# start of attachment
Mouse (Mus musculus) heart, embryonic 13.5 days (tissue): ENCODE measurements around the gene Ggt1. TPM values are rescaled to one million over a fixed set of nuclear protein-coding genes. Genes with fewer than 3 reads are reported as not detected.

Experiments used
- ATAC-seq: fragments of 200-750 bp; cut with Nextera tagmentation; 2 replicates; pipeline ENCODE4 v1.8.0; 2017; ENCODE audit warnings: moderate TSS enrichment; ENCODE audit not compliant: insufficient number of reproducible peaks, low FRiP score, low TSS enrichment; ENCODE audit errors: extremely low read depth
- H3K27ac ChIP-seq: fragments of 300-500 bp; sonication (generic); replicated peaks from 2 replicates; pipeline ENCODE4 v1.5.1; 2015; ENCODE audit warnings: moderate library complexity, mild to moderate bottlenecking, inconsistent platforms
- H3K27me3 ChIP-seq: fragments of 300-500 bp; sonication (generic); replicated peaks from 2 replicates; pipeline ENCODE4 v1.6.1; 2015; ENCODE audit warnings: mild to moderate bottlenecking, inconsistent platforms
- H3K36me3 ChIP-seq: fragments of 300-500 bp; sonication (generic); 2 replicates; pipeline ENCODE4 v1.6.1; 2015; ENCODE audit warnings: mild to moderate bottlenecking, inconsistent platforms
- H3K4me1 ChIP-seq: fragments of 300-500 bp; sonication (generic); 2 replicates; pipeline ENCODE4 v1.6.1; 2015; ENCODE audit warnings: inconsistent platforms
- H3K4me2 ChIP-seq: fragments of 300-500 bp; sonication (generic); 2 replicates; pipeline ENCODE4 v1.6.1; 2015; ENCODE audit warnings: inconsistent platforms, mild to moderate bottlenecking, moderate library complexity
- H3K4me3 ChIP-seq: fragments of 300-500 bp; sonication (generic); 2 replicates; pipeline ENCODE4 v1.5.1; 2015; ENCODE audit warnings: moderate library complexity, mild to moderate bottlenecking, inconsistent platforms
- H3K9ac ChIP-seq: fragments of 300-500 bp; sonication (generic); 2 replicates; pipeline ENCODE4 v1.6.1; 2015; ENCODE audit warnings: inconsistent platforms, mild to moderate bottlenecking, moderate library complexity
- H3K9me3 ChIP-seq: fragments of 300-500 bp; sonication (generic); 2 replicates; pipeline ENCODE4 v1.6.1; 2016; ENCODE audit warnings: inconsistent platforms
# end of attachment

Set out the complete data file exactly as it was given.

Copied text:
Mouse (Mus musculus) heart, embryonic 13.5 days (tissue): ENCODE measurements around the gene Ggt1. TPM values are rescaled to one million over a fixed set of nuclear protein-coding genes. Genes with fewer than 3 reads are reported as not detected.

Experiments used
- ATAC-seq: fragments of 200-750 bp; cut with Nextera tagmentation; 2 replicates; pipeline ENCODE4 v1.8.0; 2017; ENCODE audit warnings: moderate TSS enrichment; ENCODE audit not compliant: insufficient number of reproducible peaks, low FRiP score, low TSS enrichment; ENCODE audit errors: extremely low read depth
- H3K27ac ChIP-seq: fragments of 300-500 bp; sonication (generic); replicated peaks from 2 replicates; pipeline ENCODE4 v1.5.1; 2015; ENCODE audit warnings: moderate library complexity, mild to moderate bottlenecking, inconsistent platforms
- H3K27me3 ChIP-seq: fragments of 300-500 bp; sonication (generic); replicated peaks from 2 replicates; pipeline ENCODE4 v1.6.1; 2015; ENCODE audit warnings: mild to moderate bottlenecking, inconsistent platforms
- H3K36me3 ChIP-seq: fragments of 300-500 bp; sonication (generic); 2 replicates; pipeline ENCODE4 v1.6.1; 2015; ENCODE audit warnings: mild to moderate bottlenecking, inconsistent platforms
- H3K4me1 ChIP-seq: fragments of 300-500 bp; sonication (generic); 2 replicates; pipeline ENCODE4 v1.6.1; 2015; ENCODE audit warnings: inconsistent platforms
- H3K4me2 ChIP-seq: fragments of 300-500 bp; sonication (generic); 2 replicates; pipeline ENCODE4 v1.6.1; 2015; ENCODE audit warnings: inconsistent platforms, mild to moderate bottlenecking, moderate library complexity
- H3K4me3 ChIP-seq: fragments of 300-500 bp; sonication (generic); 2 replicates; pipeline ENCODE4 v1.5.1; 2015; ENCODE audit warnings: moderate library complexity, mild to moderate bottlenecking, inconsistent platforms
- H3K9ac ChIP-seq: fragments of 300-500 bp; sonication (generic); 2 replicates; pipeline ENCODE4 v1.6.1; 2015; ENCODE audit warnings: inconsistent platforms, mild to moderate bottlenecking, moderate library complexity
- H3K9me3 ChIP-seq: fragments of 300-500 bp; sonication (generic); 2 replicates; pipeline ENCODE4 v1.6.1; 2016; ENCODE audit warnings: inconsistent platforms